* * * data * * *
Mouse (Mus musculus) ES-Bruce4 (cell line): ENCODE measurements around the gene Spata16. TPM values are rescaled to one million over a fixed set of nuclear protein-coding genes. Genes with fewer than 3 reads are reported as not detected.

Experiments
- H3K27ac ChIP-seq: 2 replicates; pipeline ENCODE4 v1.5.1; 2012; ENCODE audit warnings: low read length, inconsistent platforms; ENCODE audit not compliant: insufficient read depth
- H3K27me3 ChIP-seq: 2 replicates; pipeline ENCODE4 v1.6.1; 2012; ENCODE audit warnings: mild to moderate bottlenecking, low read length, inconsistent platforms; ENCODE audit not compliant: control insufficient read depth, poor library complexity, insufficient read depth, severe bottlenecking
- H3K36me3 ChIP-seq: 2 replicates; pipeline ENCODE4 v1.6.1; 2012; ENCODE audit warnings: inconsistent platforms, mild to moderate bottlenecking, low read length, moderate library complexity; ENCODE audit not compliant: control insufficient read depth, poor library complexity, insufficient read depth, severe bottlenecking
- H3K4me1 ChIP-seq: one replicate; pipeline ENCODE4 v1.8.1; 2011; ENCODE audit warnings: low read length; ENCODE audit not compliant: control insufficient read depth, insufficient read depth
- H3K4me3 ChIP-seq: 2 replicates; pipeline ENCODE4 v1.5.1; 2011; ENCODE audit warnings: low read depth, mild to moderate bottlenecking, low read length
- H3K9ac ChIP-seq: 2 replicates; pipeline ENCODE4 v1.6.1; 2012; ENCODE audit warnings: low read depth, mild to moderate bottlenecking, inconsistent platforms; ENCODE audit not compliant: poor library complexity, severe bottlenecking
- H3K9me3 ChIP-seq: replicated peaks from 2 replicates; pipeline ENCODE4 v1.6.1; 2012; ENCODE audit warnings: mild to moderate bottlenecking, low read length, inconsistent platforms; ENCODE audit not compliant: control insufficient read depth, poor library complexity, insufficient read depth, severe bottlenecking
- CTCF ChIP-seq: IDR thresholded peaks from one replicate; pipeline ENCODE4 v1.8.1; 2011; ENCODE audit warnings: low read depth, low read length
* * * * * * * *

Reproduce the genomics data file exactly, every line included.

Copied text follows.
Mouse (Mus musculus) ES-Bruce4 (cell line): ENCODE measurements around the gene Spata16. TPM values are rescaled to one million over a fixed set of nuclear protein-coding genes. Genes with fewer than 3 reads are reported as not detected.

Experiments
- H3K27ac ChIP-seq: 2 replicates; pipeline ENCODE4 v1.5.1; 2012; ENCODE audit warnings: low read length, inconsistent platforms; ENCODE audit not compliant: insufficient read depth
- H3K27me3 ChIP-seq: 2 replicates; pipeline ENCODE4 v1.6.1; 2012; ENCODE audit warnings: mild to moderate bottlenecking, low read length, inconsistent platforms; ENCODE audit not compliant: control insufficient read depth, poor library complexity, insufficient read depth, severe bottlenecking
- H3K36me3 ChIP-seq: 2 replicates; pipeline ENCODE4 v1.6.1; 2012; ENCODE audit warnings: inconsistent platforms, mild to moderate bottlenecking, low read length, moderate library complexity; ENCODE audit not compliant: control insufficient read depth, poor library complexity, insufficient read depth, severe bottlenecking
- H3K4me1 ChIP-seq: one replicate; pipeline ENCODE4 v1.8.1; 2011; ENCODE audit warnings: low read length; ENCODE audit not compliant: control insufficient read depth, insufficient read depth
- H3K4me3 ChIP-seq: 2 replicates; pipeline ENCODE4 v1.5.1; 2011; ENCODE audit warnings: low read depth, mild to moderate bottlenecking, low read length
- H3K9ac ChIP-seq: 2 replicates; pipeline ENCODE4 v1.6.1; 2012; ENCODE audit warnings: low read depth, mild to moderate bottlenecking, inconsistent platforms; ENCODE audit not compliant: poor library complexity, severe bottlenecking
- H3K9me3 ChIP-seq: replicated peaks from 2 replicates; pipeline ENCODE4 v1.6.1; 2012; ENCODE audit warnings: mild to moderate bottlenecking, low read length, inconsistent platforms; ENCODE audit not compliant: control insufficient read depth, poor library complexity, insufficient read depth, severe bottlenecking
- CTCF ChIP-seq: IDR thresholded peaks from one replicate; pipeline ENCODE4 v1.8.1; 2011; ENCODE audit warnings: low read depth, low read length